With regards to respect, about which hopefully you’ll agree, I’d be reluctant to write about respecting you no less than “a Jewish neighbour”, not because that’s suspect in and of itself, but because you’ve added “or a Muslim neighbour” immediately thereafter. Jewishness, that has to do with ethnicity, not merely faith, in fact, most Jews today are secular, and yet, being Muslim, that’s about ideology, that’s purely religious. As everybody, including yourself probably, would be aware, people can’t be specifically “racist” towards Muslims, albeit they might have an underline hatred of such people, that however isn’t racism.

        Which leads you and I around again to respect (my intention despite an important diversion), for, to respect Jewish neighbours, that’s to do with their human dignity, however, to write you respect “Muslims”, that’s grounded in our view of their shared humanity, fair? We’re not respectful BECAUSE (mind the caps) they’re Muslim. It’s not that their Islamic essences somehow merits our respect, but rather, that they’re treated humanely because of their humanness, yet, in turn, that’s not enough to keep people from rightly discriminating (or might even drive people to discrimination) more often. For example, in their book “the problem of pain”, author Clive Lewis wrote “Does any woman regard it a sign of love in a man that he neither knows nor cares how she is looking?” “nor cares” being of importance. They continue by adding how the beloved may be love in spite of having lost their youth, beauty or whatever, yet, they’re not loved because they have lost such things, and love yet wants for the removal of such imperfections.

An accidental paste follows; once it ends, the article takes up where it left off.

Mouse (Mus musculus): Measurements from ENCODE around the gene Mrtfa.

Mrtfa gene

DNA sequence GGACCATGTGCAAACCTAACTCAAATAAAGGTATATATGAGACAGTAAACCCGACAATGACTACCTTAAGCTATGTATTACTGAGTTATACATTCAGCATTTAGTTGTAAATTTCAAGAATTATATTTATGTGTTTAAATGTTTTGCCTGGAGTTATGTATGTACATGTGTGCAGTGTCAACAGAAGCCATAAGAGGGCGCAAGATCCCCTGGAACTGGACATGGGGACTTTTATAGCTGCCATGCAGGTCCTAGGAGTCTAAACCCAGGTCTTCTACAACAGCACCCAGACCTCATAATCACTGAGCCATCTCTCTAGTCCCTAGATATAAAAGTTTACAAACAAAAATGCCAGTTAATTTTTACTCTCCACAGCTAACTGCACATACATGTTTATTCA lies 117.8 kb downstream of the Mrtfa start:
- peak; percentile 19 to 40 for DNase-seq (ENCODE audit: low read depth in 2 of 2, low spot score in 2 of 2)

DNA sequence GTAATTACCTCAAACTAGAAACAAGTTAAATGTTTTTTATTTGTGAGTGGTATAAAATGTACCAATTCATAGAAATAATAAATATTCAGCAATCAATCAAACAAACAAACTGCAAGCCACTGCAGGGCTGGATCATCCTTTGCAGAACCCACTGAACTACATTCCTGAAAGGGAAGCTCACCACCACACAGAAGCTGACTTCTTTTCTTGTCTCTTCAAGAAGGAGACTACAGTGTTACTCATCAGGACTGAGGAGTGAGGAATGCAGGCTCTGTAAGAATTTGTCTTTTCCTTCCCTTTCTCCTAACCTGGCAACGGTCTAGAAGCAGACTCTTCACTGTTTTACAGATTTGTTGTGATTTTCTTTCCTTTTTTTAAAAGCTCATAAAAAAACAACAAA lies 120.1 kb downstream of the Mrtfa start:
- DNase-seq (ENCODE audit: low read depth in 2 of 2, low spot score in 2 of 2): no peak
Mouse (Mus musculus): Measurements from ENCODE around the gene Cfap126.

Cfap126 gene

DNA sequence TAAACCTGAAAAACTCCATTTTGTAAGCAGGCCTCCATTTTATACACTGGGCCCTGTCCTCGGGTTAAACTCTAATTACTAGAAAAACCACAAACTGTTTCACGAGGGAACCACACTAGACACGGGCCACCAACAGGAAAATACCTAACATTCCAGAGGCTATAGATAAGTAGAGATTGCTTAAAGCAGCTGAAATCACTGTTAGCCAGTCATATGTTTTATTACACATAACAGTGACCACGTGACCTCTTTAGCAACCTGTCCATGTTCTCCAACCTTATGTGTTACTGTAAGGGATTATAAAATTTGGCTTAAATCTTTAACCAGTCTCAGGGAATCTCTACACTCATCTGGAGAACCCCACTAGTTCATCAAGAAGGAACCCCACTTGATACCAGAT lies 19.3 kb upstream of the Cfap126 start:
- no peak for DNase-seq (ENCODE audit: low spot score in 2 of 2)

Similarly, it’s not that my Muslim friends are loved (or respected) by me because “There’s no god but Allah, and Mohammed is his messenger” (the standard Muslim declaration of faith), to me such an idea isn’t sensible, instead, they’re loved for far deeper reasons than their religion. When you have shared “I respect you no less and no more than I do a Jewish neighbor or a Muslim neighbor (or anyone else for that matter).” my question can only be something to the effect of, does an Islamic ideologue who throws men off of buildings merely on account of their sexual attraction hold equal respect in your eyes to the man on the ground floor doing their best to save their lives?

        It’s not in me to be hair-splitting, or fault-finding, or even tabling correction, however, methinks correction would be helpful when you write: “I do not discriminate my neighbors based on their religion, and I do not discriminate them based on the sins of extremists.” My question, which you’ve neglected, isn’t about your views with regards to non-combative, non-violent people who identify as Muslim, as in nobody would want you to discriminate against an unrelated party, rather, my messages have asked whether or not you would discriminate against Muslims who do sin on account of their religious beliefs. When Muslims fight so to impose their religious beliefs upon others, ought they to be discriminated against? Are people prepared to discriminate against Muslim terrorists based upon their sins?

        Lastly, “Islam builds on Christianity” you’ve shared, in addition to “Yes, Islam is very different, but it shares several commonalities with Judaism and Christianity (e.g. Jesus & Abraham).” Briefly, for anybody to drive home differences suchlike ablutions, prohibitions on alcohol use and so on, such reminders might be really interesting and informative, however, they wouldn’t be truly relevant to our discussion about whether or not Muslims and Christians worship the selfsame God. Consider again my comment about shrine worship in the far East, as again, it’s so pointed as to really make distinctions everybody agrees upon, since neither Muslims, nor practitioners of certain forms of ancient ancestral worship, would take kindly to their worship referents being purposely confused with others in other faiths so to make points about other god concepts. For person C to conflate person A’s god with person B’s god so to promote their own third ideas of the divine wouldn’t be particularly fair-minded, would you not agree?